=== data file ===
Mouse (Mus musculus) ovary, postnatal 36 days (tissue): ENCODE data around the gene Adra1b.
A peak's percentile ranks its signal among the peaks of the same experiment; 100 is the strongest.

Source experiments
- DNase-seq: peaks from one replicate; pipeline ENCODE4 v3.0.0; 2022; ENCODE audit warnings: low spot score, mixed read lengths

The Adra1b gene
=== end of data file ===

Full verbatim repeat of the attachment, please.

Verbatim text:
Mouse (Mus musculus) ovary, postnatal 36 days (tissue): ENCODE data around the gene Adra1b.
A peak's percentile ranks its signal among the peaks of the same experiment; 100 is the strongest.

Source experiments
- DNase-seq: peaks from one replicate; pipeline ENCODE4 v3.0.0; 2022; ENCODE audit warnings: low spot score, mixed read lengths

The Adra1b gene